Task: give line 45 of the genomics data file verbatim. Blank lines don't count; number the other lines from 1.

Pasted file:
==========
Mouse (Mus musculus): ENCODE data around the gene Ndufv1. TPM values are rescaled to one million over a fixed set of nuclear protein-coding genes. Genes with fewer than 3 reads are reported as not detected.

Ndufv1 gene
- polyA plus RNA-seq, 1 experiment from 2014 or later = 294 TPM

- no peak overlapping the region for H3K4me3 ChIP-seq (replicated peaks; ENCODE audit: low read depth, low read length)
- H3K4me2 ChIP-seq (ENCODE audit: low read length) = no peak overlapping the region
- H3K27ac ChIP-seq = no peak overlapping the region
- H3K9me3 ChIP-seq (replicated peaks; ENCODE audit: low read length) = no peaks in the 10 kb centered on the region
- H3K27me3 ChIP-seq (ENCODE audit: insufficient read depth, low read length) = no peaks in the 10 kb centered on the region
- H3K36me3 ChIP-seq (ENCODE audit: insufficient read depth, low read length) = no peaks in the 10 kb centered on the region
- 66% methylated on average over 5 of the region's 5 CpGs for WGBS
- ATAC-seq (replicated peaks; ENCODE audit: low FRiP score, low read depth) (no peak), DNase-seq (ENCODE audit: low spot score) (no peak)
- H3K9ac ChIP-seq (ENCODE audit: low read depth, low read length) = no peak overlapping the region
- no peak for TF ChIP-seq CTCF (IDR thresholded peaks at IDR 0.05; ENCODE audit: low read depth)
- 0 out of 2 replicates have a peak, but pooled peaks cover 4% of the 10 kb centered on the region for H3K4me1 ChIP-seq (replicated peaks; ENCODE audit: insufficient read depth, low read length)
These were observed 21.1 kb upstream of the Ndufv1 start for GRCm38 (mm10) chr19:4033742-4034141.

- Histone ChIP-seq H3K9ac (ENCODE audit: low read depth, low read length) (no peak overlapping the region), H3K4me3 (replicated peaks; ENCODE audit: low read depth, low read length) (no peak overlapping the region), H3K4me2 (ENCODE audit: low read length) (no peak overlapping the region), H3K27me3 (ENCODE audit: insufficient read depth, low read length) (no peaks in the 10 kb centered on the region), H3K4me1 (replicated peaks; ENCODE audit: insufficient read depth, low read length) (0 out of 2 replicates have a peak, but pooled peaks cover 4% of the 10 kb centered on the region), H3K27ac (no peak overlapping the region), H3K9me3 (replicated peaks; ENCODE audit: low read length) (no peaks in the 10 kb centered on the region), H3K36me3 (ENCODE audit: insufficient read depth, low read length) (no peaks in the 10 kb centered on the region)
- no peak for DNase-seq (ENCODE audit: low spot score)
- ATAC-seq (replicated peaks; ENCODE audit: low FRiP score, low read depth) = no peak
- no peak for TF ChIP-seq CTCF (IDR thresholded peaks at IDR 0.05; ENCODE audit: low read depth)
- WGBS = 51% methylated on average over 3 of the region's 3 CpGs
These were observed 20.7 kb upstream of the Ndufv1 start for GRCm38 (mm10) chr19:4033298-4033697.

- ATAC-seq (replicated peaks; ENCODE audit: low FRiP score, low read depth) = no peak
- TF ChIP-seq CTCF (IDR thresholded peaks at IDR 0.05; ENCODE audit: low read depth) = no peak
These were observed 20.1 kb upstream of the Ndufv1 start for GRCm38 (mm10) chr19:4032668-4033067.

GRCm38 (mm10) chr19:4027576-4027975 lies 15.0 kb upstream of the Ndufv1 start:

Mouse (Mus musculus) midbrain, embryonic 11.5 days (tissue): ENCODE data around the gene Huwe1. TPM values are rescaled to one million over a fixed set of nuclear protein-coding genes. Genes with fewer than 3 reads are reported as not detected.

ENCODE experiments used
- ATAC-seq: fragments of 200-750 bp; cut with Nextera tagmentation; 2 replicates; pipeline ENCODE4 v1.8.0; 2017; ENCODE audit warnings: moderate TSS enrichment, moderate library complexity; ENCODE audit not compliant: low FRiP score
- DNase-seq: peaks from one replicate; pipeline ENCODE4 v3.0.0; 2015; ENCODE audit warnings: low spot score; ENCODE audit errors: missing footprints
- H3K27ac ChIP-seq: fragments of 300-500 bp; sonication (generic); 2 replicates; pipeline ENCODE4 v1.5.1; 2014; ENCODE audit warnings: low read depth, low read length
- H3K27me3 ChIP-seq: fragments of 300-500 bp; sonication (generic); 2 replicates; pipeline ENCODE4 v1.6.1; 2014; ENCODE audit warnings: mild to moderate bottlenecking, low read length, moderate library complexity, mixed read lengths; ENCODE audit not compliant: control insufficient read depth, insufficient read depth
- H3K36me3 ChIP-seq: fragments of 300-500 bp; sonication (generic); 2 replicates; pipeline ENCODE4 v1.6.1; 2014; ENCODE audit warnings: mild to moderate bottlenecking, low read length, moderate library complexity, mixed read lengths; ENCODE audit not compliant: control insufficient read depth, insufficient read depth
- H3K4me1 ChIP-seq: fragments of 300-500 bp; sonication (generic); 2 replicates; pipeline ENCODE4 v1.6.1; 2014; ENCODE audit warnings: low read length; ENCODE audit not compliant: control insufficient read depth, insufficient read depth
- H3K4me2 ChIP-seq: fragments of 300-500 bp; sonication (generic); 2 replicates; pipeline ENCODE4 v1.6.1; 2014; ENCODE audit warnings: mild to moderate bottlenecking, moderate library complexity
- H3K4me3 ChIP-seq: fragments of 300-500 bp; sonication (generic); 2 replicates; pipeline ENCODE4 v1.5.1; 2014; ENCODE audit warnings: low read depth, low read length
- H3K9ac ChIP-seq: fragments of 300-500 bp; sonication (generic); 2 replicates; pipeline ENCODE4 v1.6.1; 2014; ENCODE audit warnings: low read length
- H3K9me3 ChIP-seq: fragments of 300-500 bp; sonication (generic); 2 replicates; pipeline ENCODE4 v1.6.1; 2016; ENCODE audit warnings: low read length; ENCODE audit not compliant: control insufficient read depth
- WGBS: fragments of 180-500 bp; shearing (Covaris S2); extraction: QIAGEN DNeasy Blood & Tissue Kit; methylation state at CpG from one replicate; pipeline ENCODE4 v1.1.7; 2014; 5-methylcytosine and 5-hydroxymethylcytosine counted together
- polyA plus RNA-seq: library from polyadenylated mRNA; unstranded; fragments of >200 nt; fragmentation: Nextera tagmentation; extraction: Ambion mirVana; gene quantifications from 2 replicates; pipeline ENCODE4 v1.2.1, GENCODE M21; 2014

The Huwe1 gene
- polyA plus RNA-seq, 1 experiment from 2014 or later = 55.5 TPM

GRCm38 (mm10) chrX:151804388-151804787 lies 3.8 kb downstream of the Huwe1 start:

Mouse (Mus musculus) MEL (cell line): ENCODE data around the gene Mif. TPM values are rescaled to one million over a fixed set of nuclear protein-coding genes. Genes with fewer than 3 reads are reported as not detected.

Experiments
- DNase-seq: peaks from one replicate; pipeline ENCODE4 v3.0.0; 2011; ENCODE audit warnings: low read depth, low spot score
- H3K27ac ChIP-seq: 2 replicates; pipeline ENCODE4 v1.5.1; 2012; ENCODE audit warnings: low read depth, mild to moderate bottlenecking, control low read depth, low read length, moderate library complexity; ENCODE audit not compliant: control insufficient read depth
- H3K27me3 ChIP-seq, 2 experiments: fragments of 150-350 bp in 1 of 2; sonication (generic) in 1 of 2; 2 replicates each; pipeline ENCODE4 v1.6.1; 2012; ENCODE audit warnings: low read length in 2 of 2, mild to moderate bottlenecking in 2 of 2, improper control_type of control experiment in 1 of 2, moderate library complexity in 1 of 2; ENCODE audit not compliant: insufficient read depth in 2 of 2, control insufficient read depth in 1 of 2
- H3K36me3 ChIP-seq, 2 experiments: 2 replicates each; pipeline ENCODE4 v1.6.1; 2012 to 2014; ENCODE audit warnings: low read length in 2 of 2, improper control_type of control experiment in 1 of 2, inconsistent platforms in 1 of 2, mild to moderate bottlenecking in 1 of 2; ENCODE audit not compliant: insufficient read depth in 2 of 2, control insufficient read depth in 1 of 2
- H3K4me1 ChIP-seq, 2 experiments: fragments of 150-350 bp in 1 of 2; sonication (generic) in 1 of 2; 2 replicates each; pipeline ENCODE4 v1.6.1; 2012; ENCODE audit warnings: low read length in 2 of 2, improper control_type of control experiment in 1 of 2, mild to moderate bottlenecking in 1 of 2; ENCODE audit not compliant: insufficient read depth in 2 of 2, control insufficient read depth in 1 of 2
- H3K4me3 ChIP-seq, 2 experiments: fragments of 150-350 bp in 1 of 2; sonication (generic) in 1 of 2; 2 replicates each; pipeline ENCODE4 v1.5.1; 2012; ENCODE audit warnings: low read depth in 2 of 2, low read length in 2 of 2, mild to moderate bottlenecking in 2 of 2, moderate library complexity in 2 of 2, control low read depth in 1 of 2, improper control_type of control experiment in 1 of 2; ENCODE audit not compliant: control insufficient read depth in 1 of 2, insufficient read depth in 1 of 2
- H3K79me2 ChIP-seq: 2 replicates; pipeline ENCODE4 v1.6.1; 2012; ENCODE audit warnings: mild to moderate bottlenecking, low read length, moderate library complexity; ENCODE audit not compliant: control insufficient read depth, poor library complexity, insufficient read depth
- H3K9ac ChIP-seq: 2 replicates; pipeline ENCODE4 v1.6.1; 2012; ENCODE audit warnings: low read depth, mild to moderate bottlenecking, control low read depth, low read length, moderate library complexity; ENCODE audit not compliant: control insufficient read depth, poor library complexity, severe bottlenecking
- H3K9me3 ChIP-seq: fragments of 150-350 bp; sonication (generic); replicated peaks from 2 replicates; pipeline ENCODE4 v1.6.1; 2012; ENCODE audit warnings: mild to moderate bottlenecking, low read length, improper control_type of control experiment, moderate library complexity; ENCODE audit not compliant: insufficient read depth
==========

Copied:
- DNase-seq: peaks from one replicate; pipeline ENCODE4 v3.0.0; 2011; ENCODE audit warnings: low read depth, low spot score